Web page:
Letter: The public shouldn’t be concerned about NHS data sharing


I disagree with your editorial “Plans to Share NHS Data Need to Be Reconsidered” (FT View, May 28).

Patient data save lives. They were vital during Covid-19 to make sure the hospitals weren’t overwhelmed. Identify and protect those most at risk and introduce the vaccine program for all patient populations.

Quick access to patient records provided by NHS Digital was key to the Oxford University study, which found that treatment with dexamethasone reduced deaths by a third.

By April 2021, the drug had saved 22,000 lives in the UK and 1 million more worldwide.

Because of this, the majority of the public supports the use of patient data for the benefit of the NHS and to improve treatment. They also expect this data to be secure and used in a way that respects privacy.

We understand that. That’s why NHS Digital has developed a new system to manage the data that is already being collected and used on a daily basis. The new family doctor data for planning and research system provides more security and more comprehensive oversight to ensure that data is only accessible for health research and care planning.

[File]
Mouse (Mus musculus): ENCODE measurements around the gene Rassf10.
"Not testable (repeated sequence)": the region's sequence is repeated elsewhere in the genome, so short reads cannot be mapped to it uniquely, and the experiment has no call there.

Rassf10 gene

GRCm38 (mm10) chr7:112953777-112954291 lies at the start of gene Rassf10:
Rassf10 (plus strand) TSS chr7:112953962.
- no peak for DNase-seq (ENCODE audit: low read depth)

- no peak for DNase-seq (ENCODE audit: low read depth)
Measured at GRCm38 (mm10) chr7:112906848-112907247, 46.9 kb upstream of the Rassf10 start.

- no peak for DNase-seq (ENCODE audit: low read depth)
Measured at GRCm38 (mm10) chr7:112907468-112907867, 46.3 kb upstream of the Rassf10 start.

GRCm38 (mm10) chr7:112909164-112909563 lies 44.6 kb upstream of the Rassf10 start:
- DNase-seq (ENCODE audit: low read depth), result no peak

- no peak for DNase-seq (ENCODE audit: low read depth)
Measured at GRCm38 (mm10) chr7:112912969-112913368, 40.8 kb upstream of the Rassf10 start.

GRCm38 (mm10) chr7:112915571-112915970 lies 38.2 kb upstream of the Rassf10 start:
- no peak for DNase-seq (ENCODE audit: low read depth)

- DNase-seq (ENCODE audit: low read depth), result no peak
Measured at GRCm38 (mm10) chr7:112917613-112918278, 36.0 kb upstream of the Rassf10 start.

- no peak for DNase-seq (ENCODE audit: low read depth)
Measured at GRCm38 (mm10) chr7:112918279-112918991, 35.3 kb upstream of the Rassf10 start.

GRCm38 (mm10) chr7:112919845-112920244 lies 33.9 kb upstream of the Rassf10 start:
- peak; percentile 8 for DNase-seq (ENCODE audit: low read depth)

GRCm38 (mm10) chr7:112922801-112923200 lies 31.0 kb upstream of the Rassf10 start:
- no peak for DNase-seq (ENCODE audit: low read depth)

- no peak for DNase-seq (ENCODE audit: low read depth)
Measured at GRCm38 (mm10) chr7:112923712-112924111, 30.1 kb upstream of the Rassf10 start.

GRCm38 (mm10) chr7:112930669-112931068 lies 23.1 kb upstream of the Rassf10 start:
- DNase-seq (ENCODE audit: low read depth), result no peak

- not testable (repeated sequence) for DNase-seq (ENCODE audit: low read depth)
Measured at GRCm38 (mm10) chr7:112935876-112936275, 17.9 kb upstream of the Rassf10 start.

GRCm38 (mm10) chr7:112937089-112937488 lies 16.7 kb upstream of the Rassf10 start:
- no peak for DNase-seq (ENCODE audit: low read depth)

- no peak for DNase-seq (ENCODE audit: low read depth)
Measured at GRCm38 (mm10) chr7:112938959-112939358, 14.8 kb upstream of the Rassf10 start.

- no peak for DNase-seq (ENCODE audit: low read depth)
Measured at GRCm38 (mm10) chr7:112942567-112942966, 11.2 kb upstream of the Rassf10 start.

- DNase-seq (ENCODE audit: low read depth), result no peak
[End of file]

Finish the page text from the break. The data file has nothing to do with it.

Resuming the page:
Only the minimum data required for each project is passed on and this data goes through a process so that no one can be identified by this data.

We don’t share names, addresses, or NHS numbers. We do not sell data and will never provide data for insurance, marketing or advertising purposes – or for purposes other than health research and planning.

We publish a list of the organizations that use our data and they are scrutinized to ensure that it is being used for the purpose requested. All applications for access to family doctor data are examined by two independent bodies, which also include representatives of family doctors.

We have worked with patient groups, general practitioners, NHS officers, researchers, the National Data Guardian, and other organizations. We have listened to their advice to ensure our system meets the needs of patients, clinicians and researchers.

While we hope people want their data to aid life-saving medical research and clinical planning for their NHS services, everyone has the right to opt-out at any time.

Dr. Arjun Dhillon
Clinical Director and Caldicott Guardian, NHS Digital, Leeds, West Yorkshire, UK

Source link


Comments are closed.